TIF’s, Facts Not Fiction

The purpose and function of a TIF (Tax Increment Financing) District is to use the real estate tax increment generated by increasing property values within the district to help bring more value to the area by reinvesting the increment back into the district.  There is no hard and fast requirement for any TIF project to produce jobs, additional revenue, or anything tangible.  TIF has also been described as a “but for” incentive, meaning, “but for” the investment of TIF dollars, the project or property would not be done or the improvement would not be made.  Every single TIF deal is first reviewed by the TIF Advisory Board before it is referred to the Village Board for approval.  Public comment is taken at both meetings and rough guidelines have been set up to avoid abuse of the funding process.  Not all TIF funding goes to private property projects, public projects can also be funded.  As an example, we put sewers on N. Main Street, because there will be no future development in that area “but for” sewer being available to a new building or project.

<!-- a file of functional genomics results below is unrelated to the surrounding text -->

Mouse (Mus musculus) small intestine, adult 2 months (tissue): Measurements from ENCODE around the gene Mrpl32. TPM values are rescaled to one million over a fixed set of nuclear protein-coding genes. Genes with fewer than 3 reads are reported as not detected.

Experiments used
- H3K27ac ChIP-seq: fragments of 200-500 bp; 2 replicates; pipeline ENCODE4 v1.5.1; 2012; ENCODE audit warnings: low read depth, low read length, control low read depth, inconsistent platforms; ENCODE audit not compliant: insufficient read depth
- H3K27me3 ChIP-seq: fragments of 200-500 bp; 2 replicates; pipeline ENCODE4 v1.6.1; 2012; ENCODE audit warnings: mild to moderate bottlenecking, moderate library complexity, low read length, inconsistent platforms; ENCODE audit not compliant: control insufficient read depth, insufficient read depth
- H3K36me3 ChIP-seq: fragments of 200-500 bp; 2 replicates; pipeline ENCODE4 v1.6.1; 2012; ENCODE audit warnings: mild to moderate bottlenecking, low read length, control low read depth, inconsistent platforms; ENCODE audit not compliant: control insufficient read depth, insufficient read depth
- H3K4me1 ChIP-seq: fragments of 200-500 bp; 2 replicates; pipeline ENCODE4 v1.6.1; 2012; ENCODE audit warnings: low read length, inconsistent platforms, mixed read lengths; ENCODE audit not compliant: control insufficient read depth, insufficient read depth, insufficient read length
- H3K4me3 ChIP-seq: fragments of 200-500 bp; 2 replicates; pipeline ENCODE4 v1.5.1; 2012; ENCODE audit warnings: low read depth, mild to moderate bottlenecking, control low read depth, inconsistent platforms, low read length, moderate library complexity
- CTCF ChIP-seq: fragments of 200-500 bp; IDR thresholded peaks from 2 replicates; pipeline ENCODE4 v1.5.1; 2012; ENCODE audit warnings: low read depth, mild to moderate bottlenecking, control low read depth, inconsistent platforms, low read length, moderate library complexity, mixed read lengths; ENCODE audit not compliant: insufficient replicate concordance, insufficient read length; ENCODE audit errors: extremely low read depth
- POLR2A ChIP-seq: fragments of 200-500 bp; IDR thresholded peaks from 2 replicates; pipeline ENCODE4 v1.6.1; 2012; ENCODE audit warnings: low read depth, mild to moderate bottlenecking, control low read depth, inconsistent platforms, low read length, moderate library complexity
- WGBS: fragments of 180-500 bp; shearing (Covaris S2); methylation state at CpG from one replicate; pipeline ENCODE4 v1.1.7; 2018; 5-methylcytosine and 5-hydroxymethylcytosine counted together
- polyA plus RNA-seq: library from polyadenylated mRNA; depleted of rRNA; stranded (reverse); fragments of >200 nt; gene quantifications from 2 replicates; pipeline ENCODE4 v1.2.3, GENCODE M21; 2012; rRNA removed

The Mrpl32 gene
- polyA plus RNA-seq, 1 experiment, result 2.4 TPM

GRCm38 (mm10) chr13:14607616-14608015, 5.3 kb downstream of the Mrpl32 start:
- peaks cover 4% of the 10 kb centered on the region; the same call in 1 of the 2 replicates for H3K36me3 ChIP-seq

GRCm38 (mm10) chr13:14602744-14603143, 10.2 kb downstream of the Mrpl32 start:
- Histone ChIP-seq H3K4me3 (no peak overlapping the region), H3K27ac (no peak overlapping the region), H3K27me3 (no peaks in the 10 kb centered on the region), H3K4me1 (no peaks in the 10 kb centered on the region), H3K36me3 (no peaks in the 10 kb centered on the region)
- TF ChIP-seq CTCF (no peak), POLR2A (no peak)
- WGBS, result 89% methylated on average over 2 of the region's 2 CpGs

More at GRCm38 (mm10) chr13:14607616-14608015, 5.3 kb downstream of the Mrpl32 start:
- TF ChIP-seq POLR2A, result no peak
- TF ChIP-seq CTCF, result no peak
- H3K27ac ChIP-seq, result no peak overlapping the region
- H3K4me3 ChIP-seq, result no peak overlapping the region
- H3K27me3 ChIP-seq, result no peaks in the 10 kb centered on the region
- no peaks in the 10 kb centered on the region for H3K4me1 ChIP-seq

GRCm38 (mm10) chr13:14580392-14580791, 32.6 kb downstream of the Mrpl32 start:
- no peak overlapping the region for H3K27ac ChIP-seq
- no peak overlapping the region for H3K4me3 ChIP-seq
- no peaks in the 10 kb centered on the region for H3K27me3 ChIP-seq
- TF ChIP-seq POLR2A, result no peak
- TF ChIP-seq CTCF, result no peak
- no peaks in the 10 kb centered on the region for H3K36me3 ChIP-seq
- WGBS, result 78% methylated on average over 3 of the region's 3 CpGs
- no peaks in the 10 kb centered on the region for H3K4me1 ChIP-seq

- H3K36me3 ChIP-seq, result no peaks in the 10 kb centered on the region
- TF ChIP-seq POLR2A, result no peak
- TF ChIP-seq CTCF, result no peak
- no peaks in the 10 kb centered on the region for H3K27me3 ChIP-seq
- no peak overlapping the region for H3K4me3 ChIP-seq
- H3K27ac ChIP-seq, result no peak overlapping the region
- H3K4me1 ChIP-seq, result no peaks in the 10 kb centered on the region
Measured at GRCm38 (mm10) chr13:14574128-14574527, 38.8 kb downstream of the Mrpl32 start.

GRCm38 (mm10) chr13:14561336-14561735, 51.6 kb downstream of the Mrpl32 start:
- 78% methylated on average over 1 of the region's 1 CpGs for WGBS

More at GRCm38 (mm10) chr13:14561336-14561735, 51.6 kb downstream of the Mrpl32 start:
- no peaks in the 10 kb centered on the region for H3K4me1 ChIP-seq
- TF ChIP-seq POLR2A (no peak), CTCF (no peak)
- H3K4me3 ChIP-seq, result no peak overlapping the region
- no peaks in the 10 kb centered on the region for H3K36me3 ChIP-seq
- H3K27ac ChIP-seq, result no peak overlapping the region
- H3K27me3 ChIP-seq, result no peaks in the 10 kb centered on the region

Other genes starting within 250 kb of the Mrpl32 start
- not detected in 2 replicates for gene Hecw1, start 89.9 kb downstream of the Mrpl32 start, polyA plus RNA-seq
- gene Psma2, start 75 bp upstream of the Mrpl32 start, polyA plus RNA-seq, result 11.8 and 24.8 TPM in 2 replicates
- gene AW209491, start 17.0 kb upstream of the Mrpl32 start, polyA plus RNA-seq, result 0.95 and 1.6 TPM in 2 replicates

Today’s post by Mr. Seehausen regarding the private meeting recently held with property owners bordering the alley on the west side of Main Street between Exchange and Cass is nothing short of incredible.  First of all, the meeting was private for a reason.  We were trying to be sensitive to the opinions and circumstances of all involved.  If there was an owner that could not, for whatever reason, get on board with this project, we were not interested in having that become a public issue.  Pardon us for being sensitive.  The public will have ample time to review and comment on the plan once it is closer to being finalized.  This entire issue should not be a political football.  We have looked at this project several times in the past and have not acted in favor of making the improvement, because frankly, it wasn’t justified.  Just after the park district announced their dance studio and purchase of the building, we received an inquiry from a local business owner expressing concern about the parking situation.  We had no idea how many folks could possibly be using the new studio, so after checking, we decided to review our previous plans and have a preliminary meeting.  Because the plan anticipates using a layout that disregards property lines and treats the area as one large piece, buy-in is needed from all owners.  My personal observation of parking in this area is, that with rare occasion, adequate parking is available, especially in the evenings when the bank is closed.  It should also be pointed out that back in 2003 Mr. Seehausen sued the Village of Crete in an attempt to force us to close the fitness center, because some of its patrons parked in his lot.  He lost the suit, because he had a remedy, that being, to tow the vehicles, which I believe he did.  To help remedy the situation, we took over the Methodist Church parking lot as a public facility, intended for use of employees of the downtown area, but it seems he has heartburn with that also.